Auditors of publicly registered companies are all too familiar with being named in litigation filed after the collapse of a financial institution or other organization. They are also aware that, following a company's failure or a restatement of its financials, regulators at the SEC and PCAOB will often focus on whether the auditors complied with GAAS and GAAP. But what is the extent of their liability in the current environment? In the past, the Big 4 and other smaller firms faced suits in an environment that was increasingly hostile to holding third parties, like lawyers and accountants, responsible for fraud that may have occurred at their clients. Without the evidence of some form of complicity in the fraud, auditors have often been able to avoid regulatory actions and, in the case of private litigation, convince the courts to dismiss them at an early stage. However, given the breadth and depth of the credit crisis, many are asking why these audit firms did not see early warning signs that their clients were insolvent? The SEC and PCAOB are also focusing significant attention on audits of failed or failing companies. And private litigants are reacting by commencing litigation and by pursuing litigation strategies that have the potential to expand the scope of auditor liability.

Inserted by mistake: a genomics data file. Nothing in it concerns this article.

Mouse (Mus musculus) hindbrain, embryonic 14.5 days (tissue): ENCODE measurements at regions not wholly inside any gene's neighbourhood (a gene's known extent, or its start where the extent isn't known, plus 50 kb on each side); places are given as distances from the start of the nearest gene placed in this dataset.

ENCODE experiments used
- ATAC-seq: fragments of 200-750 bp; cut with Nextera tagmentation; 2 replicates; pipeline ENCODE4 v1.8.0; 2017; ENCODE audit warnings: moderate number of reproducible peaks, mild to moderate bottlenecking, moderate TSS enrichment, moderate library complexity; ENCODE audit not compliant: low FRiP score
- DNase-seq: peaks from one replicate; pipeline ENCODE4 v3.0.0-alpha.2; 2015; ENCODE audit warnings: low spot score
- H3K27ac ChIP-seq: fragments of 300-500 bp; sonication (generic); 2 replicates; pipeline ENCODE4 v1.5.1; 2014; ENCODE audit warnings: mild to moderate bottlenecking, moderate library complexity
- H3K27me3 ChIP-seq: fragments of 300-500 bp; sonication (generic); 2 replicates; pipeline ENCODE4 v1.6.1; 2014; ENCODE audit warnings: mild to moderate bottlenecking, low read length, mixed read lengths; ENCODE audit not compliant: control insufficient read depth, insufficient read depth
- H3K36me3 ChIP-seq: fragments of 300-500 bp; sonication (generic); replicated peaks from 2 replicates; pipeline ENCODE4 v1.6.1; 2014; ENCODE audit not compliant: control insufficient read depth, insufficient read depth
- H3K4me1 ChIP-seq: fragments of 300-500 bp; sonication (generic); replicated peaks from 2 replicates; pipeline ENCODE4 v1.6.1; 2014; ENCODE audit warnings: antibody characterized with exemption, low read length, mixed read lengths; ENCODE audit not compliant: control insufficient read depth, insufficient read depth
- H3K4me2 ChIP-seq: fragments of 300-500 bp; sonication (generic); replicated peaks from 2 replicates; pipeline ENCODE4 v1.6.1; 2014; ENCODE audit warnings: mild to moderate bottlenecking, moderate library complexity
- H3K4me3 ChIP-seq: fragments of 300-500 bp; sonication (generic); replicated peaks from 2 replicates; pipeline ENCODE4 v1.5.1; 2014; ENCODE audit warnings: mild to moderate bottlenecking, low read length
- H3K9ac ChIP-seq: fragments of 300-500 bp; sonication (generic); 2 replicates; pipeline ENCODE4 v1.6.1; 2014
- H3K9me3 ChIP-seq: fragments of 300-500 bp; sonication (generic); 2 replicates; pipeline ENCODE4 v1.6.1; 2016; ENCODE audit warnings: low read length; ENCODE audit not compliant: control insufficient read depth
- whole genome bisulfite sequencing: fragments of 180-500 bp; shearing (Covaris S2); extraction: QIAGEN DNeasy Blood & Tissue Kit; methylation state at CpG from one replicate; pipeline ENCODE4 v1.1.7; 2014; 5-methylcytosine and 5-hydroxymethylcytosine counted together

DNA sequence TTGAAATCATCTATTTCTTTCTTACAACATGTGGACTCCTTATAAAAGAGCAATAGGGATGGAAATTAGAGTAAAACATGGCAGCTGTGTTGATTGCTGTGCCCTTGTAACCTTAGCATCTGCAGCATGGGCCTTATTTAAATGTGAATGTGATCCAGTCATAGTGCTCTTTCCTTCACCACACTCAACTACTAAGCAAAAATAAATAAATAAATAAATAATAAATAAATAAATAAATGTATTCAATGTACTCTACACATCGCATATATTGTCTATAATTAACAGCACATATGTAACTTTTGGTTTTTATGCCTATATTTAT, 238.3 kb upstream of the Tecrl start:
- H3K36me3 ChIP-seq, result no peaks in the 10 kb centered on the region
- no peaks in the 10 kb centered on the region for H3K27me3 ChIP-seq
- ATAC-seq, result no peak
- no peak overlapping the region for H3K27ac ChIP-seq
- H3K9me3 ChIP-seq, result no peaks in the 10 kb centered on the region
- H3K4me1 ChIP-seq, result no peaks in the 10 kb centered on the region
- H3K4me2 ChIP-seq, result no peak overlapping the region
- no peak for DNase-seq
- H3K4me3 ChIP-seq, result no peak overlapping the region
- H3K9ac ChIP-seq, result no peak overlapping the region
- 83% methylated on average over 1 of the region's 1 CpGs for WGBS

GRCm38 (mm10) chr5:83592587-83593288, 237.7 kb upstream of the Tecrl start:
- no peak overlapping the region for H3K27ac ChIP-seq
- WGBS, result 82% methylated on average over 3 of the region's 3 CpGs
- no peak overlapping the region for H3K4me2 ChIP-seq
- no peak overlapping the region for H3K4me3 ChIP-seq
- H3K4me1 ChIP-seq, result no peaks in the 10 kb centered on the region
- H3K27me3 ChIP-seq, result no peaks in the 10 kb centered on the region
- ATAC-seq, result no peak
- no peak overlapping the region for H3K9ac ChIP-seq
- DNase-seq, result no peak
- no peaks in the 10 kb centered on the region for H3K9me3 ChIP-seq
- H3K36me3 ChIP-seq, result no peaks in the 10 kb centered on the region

At this program, a distinguished panel of experts will dissect where there is exposure for auditors, the kinds of cases that the SEC Division of Enforcement and PCAOB are pursuing, and current developments in private litigation, including issues relating to member firms in international organizations in light of the recent In re Parmalat decision.
Topics to be discussed include:
Richard J. Morvillo, partner in Mayer Brown's Washington, DC office, will moderate several panel presentations. Brian J. Massengill, partner in the Chicago Office, will serve as a panelist. For more information and to register, please visit www.pli.edu.
CLE Credits Available.
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